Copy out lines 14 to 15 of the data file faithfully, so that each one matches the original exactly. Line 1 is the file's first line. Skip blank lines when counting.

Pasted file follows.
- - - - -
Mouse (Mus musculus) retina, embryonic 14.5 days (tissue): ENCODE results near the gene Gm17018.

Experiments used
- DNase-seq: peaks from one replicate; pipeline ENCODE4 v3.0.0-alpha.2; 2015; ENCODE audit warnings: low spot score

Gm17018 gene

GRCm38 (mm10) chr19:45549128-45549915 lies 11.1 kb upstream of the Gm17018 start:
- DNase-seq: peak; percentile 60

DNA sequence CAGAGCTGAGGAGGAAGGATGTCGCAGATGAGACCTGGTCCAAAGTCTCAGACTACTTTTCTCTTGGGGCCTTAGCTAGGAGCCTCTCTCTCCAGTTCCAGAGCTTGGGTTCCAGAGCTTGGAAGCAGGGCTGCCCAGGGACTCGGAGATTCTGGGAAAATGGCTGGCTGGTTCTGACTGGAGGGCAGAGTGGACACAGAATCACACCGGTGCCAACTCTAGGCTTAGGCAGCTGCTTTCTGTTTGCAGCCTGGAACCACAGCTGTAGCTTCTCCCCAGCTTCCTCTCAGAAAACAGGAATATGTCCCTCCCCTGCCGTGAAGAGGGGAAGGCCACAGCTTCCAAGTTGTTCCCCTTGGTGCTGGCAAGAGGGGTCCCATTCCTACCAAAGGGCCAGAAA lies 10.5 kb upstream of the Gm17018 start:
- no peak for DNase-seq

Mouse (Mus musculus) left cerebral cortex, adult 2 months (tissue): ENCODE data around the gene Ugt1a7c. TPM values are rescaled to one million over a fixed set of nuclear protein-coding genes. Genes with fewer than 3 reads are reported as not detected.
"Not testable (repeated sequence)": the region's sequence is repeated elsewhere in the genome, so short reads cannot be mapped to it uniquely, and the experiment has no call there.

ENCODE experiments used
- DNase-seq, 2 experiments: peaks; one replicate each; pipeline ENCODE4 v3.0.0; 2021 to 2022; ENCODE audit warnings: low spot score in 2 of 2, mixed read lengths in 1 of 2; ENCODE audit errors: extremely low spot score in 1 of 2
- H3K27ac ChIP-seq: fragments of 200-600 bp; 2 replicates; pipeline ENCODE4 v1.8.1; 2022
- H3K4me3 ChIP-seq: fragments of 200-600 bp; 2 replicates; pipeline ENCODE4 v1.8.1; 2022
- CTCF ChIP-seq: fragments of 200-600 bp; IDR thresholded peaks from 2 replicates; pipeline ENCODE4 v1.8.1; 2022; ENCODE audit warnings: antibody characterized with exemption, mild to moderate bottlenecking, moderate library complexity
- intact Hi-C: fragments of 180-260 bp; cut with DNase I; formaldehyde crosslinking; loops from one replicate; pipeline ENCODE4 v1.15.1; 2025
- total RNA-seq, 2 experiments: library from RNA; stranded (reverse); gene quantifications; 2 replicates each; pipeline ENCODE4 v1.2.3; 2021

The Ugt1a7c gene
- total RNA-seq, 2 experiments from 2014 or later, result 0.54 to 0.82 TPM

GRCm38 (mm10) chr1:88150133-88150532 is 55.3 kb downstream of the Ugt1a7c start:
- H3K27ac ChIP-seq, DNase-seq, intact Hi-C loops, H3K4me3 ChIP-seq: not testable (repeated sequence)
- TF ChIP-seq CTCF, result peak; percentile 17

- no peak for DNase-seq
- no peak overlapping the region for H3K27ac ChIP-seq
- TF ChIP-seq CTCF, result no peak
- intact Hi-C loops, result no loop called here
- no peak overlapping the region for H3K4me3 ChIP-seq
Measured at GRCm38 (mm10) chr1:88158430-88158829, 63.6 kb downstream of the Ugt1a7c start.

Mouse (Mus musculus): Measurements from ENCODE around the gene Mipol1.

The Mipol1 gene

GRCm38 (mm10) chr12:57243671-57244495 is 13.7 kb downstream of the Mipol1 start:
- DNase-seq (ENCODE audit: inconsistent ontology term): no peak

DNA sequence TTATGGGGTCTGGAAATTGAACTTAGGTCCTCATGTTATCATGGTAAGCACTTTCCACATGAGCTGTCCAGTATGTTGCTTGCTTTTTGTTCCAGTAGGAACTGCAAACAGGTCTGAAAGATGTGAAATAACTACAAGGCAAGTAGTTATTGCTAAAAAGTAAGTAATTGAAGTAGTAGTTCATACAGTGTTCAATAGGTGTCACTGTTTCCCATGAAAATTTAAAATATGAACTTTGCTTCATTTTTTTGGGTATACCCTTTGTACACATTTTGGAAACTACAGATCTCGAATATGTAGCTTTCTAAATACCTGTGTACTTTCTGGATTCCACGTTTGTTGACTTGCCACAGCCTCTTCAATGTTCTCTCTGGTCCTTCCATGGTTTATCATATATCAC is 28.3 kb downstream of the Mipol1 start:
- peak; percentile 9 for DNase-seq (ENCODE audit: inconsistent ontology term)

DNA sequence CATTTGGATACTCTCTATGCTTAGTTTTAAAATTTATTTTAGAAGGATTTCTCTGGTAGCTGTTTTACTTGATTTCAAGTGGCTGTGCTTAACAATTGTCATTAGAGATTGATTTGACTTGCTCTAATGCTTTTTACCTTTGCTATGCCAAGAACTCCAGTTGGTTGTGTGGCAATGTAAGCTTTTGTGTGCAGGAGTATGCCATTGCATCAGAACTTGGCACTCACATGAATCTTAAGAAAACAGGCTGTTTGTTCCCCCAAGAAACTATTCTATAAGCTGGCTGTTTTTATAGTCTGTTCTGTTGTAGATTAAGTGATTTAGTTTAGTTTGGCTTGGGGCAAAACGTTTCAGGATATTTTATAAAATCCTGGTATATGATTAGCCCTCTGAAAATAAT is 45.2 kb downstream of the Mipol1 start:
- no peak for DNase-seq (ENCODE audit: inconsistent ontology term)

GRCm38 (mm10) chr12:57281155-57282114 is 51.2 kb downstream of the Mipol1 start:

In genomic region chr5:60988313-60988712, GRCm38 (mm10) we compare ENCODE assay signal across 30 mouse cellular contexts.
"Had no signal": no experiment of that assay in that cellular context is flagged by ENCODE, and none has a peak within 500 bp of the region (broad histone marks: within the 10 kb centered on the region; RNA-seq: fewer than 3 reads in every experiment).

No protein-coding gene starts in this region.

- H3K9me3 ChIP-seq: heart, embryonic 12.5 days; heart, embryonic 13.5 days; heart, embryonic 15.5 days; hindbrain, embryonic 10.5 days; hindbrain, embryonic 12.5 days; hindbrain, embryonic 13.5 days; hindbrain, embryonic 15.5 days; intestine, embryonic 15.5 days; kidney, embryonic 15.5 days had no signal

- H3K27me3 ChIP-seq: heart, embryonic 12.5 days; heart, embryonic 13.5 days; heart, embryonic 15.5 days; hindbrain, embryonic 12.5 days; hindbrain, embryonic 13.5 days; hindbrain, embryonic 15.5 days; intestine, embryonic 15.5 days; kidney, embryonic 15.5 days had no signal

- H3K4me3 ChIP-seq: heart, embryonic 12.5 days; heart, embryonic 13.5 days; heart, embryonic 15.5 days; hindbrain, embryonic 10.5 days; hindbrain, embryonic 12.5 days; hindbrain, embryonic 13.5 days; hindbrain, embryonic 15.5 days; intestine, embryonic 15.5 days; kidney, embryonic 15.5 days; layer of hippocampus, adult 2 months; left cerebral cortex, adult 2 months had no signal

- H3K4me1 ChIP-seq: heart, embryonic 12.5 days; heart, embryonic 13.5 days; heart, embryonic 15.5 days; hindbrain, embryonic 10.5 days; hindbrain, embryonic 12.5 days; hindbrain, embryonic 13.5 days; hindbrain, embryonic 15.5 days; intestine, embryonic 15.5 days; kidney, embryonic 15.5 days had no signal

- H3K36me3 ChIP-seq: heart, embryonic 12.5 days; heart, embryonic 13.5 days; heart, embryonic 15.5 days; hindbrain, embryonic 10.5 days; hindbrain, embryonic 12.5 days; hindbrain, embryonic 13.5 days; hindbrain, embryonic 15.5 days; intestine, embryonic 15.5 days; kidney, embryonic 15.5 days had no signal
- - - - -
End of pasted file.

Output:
- H3K4me3 ChIP-seq: fragments of 200-600 bp; 2 replicates; pipeline ENCODE4 v1.8.1; 2022
- CTCF ChIP-seq: fragments of 200-600 bp; IDR thresholded peaks from 2 replicates; pipeline ENCODE4 v1.8.1; 2022; ENCODE audit warnings: antibody characterized with exemption, mild to moderate bottlenecking, moderate library complexity